The Federation of Vermont Lakes and Ponds applauds the work that the Department of Environmental Conservation (DEC) has done in creating this draft rule.  The regulation of wake sports is a matter we have long urged the Department to implement.  We are pleased that the risk of aquatic invasive species (AIS) spread prompted the DEC to include the home lake requirement in the proposed rule.

However, concerns remain that the DEC’s proposed 500 foot shoreline buffer is not adequate to protect lake users and lake shorelines from the powerful waves generated by wake surfing and that consideration should be given to enlarging the buffer zone.

Thus far, the best scientific study, which is from the St. Anthony Falls Lab at the University of Minnesota, suggests that a buffer zone of at least 600 feet from shore will attenuate the waves produced by wake boats to the same peak power as those created by conventional motorboats at 200 feet from shore.

However, the rule does not include an expansion of the requirement that these boats maintain a 200 ft distance from other vessels and swimmers.  Given that the study shows that 425-600 feet are required to attenuate waves to the same level as waves from conventional motorboats, we ask the DEC to consider requiring wake boats while operating in wake mode to maintain a distance of at least 500 feet from any person or vessel in the water in order to ensure the safety of all lake users.

This study, completed in 2022, only tested two wake boats of 450 horsepower.  As of this writing, newer wake boats with engines of over 650 horsepower are on the market and may already be operating on Vermont lakes.  The greater horsepower is an indicator of a heavier boat.  That greater weight allows the boat to displace more water, resulting in much larger waves with potentially greater safety hazards to other lake users and causing a significant increase in shoreline erosion.  In the interests of safety and recognizing that much harm could be done by these larger boats before a modification of this rule could be implemented, we urge the DEC to consider modifying the proposed rule to enlarge the shoreline buffer to 1000 feet.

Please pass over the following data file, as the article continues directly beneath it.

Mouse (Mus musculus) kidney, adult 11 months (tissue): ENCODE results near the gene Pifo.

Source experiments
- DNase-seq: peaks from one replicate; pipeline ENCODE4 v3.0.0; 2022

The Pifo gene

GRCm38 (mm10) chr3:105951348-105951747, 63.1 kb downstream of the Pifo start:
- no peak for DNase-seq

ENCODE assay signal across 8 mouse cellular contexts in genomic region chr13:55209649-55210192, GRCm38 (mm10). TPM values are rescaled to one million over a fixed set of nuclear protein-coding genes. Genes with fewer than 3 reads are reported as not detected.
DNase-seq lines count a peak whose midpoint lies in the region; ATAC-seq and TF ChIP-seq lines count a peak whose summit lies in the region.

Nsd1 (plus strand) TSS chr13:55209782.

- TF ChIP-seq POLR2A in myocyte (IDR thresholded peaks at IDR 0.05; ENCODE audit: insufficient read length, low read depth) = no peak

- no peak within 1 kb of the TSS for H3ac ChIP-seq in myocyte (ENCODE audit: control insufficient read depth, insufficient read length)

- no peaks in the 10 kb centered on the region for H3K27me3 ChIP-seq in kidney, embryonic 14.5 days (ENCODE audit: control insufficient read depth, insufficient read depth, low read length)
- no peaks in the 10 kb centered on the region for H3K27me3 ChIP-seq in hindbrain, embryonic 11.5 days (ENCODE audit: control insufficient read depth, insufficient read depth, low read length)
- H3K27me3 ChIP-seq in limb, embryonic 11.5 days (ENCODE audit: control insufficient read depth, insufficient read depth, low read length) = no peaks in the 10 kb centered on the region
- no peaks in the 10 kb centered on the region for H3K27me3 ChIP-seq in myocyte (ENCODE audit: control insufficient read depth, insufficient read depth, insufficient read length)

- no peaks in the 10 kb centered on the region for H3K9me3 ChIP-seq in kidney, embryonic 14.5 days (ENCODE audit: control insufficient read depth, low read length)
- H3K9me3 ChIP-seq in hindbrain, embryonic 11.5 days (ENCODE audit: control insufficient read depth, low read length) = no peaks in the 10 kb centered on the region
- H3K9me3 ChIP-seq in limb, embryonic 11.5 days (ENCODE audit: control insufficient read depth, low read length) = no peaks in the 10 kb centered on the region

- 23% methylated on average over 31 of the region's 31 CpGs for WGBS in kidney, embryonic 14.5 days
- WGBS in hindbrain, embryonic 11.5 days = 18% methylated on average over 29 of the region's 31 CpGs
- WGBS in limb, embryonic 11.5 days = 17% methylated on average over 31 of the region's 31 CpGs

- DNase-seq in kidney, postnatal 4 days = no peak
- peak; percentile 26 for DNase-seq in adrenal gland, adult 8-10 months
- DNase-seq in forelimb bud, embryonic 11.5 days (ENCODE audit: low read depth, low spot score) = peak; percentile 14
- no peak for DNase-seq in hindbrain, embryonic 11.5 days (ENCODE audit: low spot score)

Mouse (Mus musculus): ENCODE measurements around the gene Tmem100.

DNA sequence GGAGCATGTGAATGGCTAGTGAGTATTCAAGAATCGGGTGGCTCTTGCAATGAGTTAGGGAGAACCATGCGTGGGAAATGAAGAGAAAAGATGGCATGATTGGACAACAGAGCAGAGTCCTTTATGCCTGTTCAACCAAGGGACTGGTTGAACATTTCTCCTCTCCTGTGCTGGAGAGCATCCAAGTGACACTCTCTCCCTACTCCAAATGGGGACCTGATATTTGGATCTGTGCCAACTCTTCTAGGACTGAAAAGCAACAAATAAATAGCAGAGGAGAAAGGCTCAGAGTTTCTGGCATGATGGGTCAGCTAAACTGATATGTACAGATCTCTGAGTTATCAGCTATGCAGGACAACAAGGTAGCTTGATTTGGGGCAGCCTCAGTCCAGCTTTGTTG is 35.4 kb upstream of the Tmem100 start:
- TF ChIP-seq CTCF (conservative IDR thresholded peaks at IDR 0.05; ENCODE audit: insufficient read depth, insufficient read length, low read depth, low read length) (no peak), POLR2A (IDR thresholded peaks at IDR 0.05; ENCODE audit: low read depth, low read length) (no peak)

As the boating industry continues to market larger and more powerful boats, the Federation is concerned that even with establishing a larger buffer many of our lakes may suffer shoreline damage and other negative impacts. To protect lakes that will permit wake sports, it is worth considering only allowing wake boats below a specific size, weight, and horsepower to operate in Vermont.  We thus urge the DEC to carefully track the size and power of wake boats as part of the home lake registration process.  Should larger or more powerful wake boats register for a Vermont inland lake, we strongly recommend that the DEC move quickly to revisit and modify the final rule to ensure the safety of lake users, and the protection of lake ecosystems and shorelines.

Every lake is unique. The DEC website states: “Each Vermont lake and pond formed under unique conditions in diverse locations; no two lakes and ponds are alike.” Although a “one size fits all” rule such as this, can set a minimum standard, it does not necessarily work for all, given the many differences among lakes and ponds.  We, therefore, urge the DEC to create a streamlined process for individual lakes to petition for exemptions to, or modifications of, the final rule, including prohibitions when necessary, and to ensure such petitions are addressed expeditiously.  The Federation is fully committed to working with individual lakes and lake associations to support them in crafting modifications to these rules that will fit the particular circumstances of their lakes.

In closing, we want to recognize and thank the DEC staff and especially the staff of the Lakes and Ponds Program for their work in researching and synthesizing the science and data related to this issue.  We also want to recognize and thank the petitioners who have worked diligently over several years to gather the information and to educate all of us on this issue.  This matter is complicated with differing and sometimes conflicting opinions within our communities. However, all are in full agreement that maintaining public safety and preserving and protecting Vermont’s lakes and ponds for this and future generations is paramount.